Will EMC Bag Cisco's Cat?

EMC may sell cobranded versions of Cisco Catalyst switches for iSCSI SANs, source says

August 20, 2003

4 Min Read
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EMC Corp. (NYSE: EMC) may enter into an agreement with Cisco Systems Inc. (Nasdaq: CSCO) that would allow the storage vendor to resell co-branded versions of Cisco's Catalyst Ethernet switches for iSCSI-based SANs, a source tells Byte and Switch.

According to a source close to EMC, who did not want to be identified, Cisco approached the Hopkinton, Mass., storage player and offered it the option to sell co-branded Ethernet gear -- if EMC agreed to push sales of Cisco's MDS 9000 family of Fibre Channel switches, a market that Cisco is attempting to penetrate very aggressively. EMC is the industry's top supplier of SAN-attached storage and storage networking gear, according to research firm IDC.

"Cisco said, 'If you guys give us 30 percent of the Fibre Channel business, we'll let you co-label the Catalyst 6000,' " our source says. The proposed deal for EMC to resell the Ethernet switches could be announced next month, the source adds.

Though such a co-branding deal would be highly unusual for Cisco, the two companies have already inked such an agreement for the MDS switches. EMC is selling those as co-branded EMC/Cisco equipment, in an arrangement similar to the one EMC has with Dell Computer Corp. (Nasdaq: DELL) (see EMC, Cisco Do the Deed).

"Cisco's doing a lot of unusual things now to gain market share in the SAN space," says the source (see Cisco Misses SAN Sales Target and Cisco SAN Sales: Ramping Hard?).Representatives for Cisco and EMC declined to comment for this story.

Michael Fisch, director of storage and networking at consulting firm The Clipper Group Inc., says such a deal wouldn't be surprising on EMC's part, given that it recently announced native iSCSI connectivity for its high-end Symmetrix DMX arrays (see EMC Debuts DMX, Part Deux and Is EMC Overshooting on iSCSI?).

"They certainly would like to attach more servers to their storage, and iSCSI is a means to that end," he says.

However, other industry observers believe it's unlikely such a deal would ever come to fruition. For Cisco, the argument goes, the arrangement would "devalue" its powerful brand with the Catalyst (also referred to affectionately as the "Cat"). According to Yankee Group, Cisco owned 71 percent share of the Ethernet switch market in 2002.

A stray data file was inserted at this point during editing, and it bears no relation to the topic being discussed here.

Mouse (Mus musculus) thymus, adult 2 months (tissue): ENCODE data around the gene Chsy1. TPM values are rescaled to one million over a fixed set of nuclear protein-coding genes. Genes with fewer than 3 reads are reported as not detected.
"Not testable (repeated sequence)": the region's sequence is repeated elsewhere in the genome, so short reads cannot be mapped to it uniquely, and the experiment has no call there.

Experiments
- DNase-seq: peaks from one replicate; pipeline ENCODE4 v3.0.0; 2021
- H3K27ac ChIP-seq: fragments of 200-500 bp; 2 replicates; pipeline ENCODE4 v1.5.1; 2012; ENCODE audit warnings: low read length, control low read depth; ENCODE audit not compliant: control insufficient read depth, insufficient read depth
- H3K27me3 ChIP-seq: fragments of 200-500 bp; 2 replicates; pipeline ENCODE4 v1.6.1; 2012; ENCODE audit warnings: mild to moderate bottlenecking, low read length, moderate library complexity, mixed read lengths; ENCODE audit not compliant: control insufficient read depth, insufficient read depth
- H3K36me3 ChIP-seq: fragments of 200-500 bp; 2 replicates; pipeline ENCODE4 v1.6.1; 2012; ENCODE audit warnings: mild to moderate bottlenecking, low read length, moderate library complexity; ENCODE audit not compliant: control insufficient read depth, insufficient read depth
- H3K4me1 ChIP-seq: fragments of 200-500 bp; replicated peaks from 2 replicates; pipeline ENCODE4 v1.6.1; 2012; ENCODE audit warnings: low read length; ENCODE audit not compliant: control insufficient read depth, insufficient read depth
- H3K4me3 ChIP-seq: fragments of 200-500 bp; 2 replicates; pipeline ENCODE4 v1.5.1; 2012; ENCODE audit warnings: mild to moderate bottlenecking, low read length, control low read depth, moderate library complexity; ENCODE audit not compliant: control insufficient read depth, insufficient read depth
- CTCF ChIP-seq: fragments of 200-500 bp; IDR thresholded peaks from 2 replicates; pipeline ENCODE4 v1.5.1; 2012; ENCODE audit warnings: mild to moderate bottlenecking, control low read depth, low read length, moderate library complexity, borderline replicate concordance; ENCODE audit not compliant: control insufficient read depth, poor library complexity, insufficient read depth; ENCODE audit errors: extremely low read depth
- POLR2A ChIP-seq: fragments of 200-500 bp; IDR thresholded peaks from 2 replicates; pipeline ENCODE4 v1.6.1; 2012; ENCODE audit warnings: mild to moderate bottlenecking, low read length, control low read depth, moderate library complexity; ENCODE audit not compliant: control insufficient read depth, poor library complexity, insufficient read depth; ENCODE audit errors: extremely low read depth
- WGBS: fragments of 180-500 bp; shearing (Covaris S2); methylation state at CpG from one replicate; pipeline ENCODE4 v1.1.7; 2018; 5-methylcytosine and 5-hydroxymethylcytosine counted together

"I cannot imagine that Cisco would let anyone near its branding on the Ethernet side of the house," says a former member of Cisco's storage networking group. "It was a tremendous uphill battle to get Compaq/HP to be able to private-label the 54xx product." That's a reference to the deal Cisco signed with Hewlett-Packard Co. (NYSE: HPQ), which is reselling a version of Cisco's SN 5400 iSCSI-to-FC router as the StorageWorks SR2122 (see HP Kisses NAS, Nods to iSCSI, HP Takes iSCSI Baby Step, and HP to OEM Cisco's iSCSI Router).Meanwhile, according to other skeptics of the Cat co-branding rumor, such a move by EMC would give far too much leverage to Cisco -- which EMC had circled warily for months before deciding to resell Cisco's Fibre Channel switches earlier this year (see EMC Holds Off on Cisco). And earmarking 30 percent of FC switch sales for Cisco would obviously strain EMC's relationships with Fibre Channel switch makers Brocade Communications Systems Inc. (Nasdaq: BRCD) and McData Corp. (Nasdaq: MCDTA).

Any decision to co-brand the Catalyst "would require sign-off at the highest level," says a Cisco employee. But the person who would be in a position to approve it is Luca Cafiero, senior VP of Cisco's Switching, Voice, and Storage group -- the executive who negotiated the co-branding agreement with EMC for the MDS line. Cafiero founded Crescendo Networks, an Ethernet switch startup Cisco acquired in 1993 whose products became the Catalyst switching unit, now a multibillion-dollar business.

Another detail worthy of note is that Soni Jiandani, VP of marketing for Cisco's storage technology group, was featured prominently in EMC's release announcing iSCSI support for the DMX. Jiandani was quoted as saying, in part: "Cisco and EMC are working together to create blueprints for iSCSI connectivity to the DMX, with the goal of ensuring the same levels of reliability, performance, and low latency offered in Fibre Channel-based networks."

Furthermore, Cisco execs would have a keen interest in providing a fat, juicy carrot to EMC to sell its Fibre Channel switches. That's because the eventual purchase price Cisco pays to acquire Andiamo Systems Inc. -- the Cisco-funded SAN "startup" that developed the MDS switches -- is tied to the sales of the Andiamo products during an unspecified three-month period sometime between now and July 2004 (see Cisco Alters Andiamo Accounting and Cisco's Creative Andiamo Options).

And while some may believe Cisco wouldn't want its Ethernet switches to share the limelight with a third-party vendor, a co-branded EMC/Cisco Catalyst switch -- marketed and sold specifically for iSCSI SAN connectivity -- would "take the Catalyst into a space it's never been in before," says the source.Will EMC sink its claws into the Cat? If this deal goes through, then EMC and Cisco are becoming closer bedfellows than perhaps either one of them would have expected.

Todd Spangler, US Editor, Byte and Switch

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